Search Results: "Bernie MacKinnon"


BOOK REVIEW

SONG FOR A SHADOW by Bernie MacKinnon
FICTION
Released: April 1, 1991

"He is, and that sucks cuz she's a cool lady''), this young man's appreciation for the things his new friends and family take for granted is expressed with sympathy and understanding. (Fiction. 14-17)"
With his mother in a psychiatric hospital again and his ever-absent father, rock-star Danny ``Spider'' Webb, out on a hugely successful comeback tour, 18-year-old Aaron makes a break: he pushes his car over a cliff and thumbs his anonymous way toward Canada, ending up in Fox Hill, Maine, working in Jerry Ferguson's grocery. Read full book review >

BOOK REVIEW

LUCIFER'S DRUM by Bernie MacKinnon
FICTION & LITERATURE
Released: July 28, 2014

"An epic novel in which the historical and thriller elements enrich each other."
Nineteenth-century federal agents hunt for a vicious murderer in the midst of the Civil War in MacKinnon's (Song for a Shadow, 1991, etc.) historical novel. Read full book review >

BOOK REVIEW

MURDER TAKES TWO by Bernie Lee
Released: May 31, 1992

"Underplotted, unmysterious, and—except for Pat and Tony's relentless Oregon cheerleading—utterly unremarkable."
Off to London to direct a series of TV commercials for Thomas Baking Company, would-be adorables Pat and Tony Pratt (Murder at Musket Beach, Murder Without Reservation) watch as the mudslinging among their co-workers gets more and more uninhibited—Thomas marketing director Chet Norris carps endlessly about peerless Paul Taylor's voice-overs; advertising agent Gary Bonham insists that Norris has been threatening to bolt Bonham's agency unless he gets a kickback; Taylor demands that Bonham keep Deborah Thomas, the president's daughter he's just taken to bed, out of the whole mess- -until Pat opens a sound-stage door and Bonham's body tumbles out. Read full book review >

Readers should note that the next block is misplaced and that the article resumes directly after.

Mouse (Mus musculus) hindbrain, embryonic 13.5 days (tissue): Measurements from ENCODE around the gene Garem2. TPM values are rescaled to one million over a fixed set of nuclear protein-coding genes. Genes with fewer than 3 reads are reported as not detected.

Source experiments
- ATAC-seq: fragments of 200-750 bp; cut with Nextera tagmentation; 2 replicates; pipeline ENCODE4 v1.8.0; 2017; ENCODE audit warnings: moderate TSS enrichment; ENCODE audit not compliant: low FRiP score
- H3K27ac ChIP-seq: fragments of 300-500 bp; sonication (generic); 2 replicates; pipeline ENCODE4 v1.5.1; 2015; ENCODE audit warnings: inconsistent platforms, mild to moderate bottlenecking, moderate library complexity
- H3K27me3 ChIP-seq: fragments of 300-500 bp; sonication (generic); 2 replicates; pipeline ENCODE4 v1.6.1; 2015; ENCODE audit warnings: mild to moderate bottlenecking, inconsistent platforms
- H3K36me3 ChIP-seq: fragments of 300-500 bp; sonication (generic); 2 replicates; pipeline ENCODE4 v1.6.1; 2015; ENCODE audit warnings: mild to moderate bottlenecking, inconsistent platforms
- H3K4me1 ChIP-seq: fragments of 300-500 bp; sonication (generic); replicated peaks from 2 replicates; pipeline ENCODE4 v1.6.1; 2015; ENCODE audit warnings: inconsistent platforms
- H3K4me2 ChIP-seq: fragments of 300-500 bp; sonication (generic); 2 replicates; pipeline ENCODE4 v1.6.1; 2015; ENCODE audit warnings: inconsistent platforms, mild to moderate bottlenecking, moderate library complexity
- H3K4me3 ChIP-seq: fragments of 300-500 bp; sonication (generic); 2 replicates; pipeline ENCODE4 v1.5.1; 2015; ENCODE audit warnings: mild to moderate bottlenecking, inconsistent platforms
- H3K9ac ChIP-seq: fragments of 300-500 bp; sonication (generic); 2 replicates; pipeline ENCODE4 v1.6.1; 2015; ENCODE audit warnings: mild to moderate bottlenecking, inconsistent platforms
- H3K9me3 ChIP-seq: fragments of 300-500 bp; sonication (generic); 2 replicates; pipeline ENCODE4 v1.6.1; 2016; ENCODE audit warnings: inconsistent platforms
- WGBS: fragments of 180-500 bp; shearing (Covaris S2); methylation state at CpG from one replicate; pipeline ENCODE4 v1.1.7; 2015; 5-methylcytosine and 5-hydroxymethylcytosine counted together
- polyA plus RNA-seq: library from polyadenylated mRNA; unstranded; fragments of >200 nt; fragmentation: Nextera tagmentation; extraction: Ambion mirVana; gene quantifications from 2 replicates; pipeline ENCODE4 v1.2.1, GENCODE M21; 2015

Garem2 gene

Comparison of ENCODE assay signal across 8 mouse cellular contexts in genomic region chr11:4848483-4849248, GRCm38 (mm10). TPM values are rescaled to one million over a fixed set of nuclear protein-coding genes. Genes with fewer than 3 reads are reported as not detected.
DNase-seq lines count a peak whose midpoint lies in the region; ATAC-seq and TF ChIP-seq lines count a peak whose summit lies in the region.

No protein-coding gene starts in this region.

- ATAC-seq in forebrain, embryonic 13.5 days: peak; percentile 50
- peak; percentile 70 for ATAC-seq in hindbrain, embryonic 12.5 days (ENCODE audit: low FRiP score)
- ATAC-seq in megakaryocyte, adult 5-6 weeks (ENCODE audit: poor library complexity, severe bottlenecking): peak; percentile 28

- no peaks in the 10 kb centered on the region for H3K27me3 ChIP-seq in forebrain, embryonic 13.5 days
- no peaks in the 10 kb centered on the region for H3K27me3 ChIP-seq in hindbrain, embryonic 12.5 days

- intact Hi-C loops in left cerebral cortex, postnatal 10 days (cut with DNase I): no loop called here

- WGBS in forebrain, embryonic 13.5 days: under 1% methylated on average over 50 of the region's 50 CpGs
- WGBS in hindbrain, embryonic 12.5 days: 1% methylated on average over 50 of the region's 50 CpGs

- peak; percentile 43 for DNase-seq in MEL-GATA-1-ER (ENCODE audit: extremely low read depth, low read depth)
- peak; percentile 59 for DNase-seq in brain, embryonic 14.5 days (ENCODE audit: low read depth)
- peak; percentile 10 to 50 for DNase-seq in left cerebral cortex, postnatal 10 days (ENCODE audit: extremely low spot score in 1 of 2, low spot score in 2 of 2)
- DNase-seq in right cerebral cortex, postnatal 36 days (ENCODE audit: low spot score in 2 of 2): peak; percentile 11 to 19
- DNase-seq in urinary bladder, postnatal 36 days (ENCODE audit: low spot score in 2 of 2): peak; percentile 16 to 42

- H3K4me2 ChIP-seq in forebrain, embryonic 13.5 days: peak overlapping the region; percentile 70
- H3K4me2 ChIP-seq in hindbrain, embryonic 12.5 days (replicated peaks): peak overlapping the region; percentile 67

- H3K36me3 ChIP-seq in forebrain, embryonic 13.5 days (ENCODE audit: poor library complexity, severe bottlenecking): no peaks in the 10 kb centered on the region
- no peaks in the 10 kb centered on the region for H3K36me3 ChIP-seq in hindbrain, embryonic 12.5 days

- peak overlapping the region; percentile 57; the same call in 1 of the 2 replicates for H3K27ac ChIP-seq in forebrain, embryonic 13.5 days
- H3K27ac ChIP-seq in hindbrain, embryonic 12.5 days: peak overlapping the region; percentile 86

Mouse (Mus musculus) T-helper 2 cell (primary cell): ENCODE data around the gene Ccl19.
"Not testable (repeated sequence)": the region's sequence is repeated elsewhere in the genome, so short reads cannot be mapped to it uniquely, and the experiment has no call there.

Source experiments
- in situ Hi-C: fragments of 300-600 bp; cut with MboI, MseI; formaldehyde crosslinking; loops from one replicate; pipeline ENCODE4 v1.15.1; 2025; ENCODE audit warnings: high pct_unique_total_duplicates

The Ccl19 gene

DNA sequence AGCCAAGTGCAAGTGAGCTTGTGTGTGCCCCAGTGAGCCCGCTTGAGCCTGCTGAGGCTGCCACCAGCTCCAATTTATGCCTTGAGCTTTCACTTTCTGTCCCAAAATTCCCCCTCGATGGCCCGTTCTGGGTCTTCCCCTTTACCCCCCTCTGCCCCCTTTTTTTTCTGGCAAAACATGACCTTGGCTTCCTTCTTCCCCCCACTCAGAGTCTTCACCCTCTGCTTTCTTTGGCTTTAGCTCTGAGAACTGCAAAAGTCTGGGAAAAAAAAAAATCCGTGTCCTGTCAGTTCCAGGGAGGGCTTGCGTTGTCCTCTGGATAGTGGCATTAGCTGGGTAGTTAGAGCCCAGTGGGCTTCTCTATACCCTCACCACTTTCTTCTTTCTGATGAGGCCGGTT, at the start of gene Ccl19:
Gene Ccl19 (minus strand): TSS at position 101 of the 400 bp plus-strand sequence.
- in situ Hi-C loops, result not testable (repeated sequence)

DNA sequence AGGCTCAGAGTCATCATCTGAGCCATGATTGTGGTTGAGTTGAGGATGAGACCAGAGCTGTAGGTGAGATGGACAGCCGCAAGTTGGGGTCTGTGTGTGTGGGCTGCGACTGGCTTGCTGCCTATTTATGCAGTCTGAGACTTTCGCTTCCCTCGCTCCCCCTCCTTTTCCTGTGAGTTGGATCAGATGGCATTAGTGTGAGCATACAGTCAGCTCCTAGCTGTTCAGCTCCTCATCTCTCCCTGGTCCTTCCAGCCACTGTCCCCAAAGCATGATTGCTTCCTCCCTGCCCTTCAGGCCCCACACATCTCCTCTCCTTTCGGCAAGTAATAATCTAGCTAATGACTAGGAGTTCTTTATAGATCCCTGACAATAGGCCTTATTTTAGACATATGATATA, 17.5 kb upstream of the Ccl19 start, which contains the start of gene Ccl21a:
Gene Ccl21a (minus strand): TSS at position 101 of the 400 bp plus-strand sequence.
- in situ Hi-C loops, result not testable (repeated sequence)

BOOK REVIEW

MORNING SPY, EVENING SPY by Colin MacKinnon
MYSTERY THRILLER
Released: Oct. 3, 2006

"A nicely written thriller, and about as mercifully free of cliché as the genre will allow."
The facts surrounding 9/11 are blended with fictional Mideast intrigue in MacKinnon's slow-paced but solid spy thriller. Read full book review >

BOOK REVIEW

FIRST VICTIM by Douglas MacKinnon
Released: June 1, 1997

"But MacKinnon cheapens the theme of spousal abuse by being content to use it for cynically melodramatic effect: Turner is a one-dimensional monster, and the novel he's in soon becomes merely a routine (and bloody) thriller."
Debut political thriller by nationally syndicated columnist MacKinnon (the nonfiction Footprints, 1989, not reviewed), who worked as a writer for the Reagan and Bush administrations and knows the White House corridors well. Read full book review >

BOOK REVIEW

NON-FICTION
Released: Oct. 1, 2007

"MacKinnon is a fine storyteller and his crisp, imaginative writing is well-suited to this somewhat unorthodox detective story enmeshed in the secret history of the country's volatile politics."
A journalist turns detective in the case of his dead uncle, murdered during the unrest of the Dominican revolution. Read full book review >

BOOK REVIEW

RIDE LIKE THE WIND by Bernie Fuchs
CHILDREN'S
Released: March 1, 2004

"An engaging depiction of a unique slice of American frontier history. (Picture book. 5-9)"
Having just embarked on his leg of the Pony Express, young rider Johnny Free is pursued by Paiute Indians and eventually rescued by his loyal horse in this compelling tale set in the Nevada desert. Read full book review >

BOOK REVIEW

TETHERED by Amy MacKinnon
MYSTERY THRILLER
Released: Aug. 1, 2008

"A more resourceful writer would have painted a less monochromatic world and offered her heroine some hope for change."
There's no end to the misery in this dispiriting first novel featuring a funeral home, a child predator and a parade of victims. Read full book review >

BOOK REVIEW

OUT AT THE OLD BALL GAME by Bernie Bookbinder
FICTION & LITERATURE
Released: April 1, 1995

"With tongue firmly in cheek, Bookbinder attempts to skewer some of the most sacred cows of sports, with only limited results."
A slight but amusing satire of baseball and homophobia. Read full book review >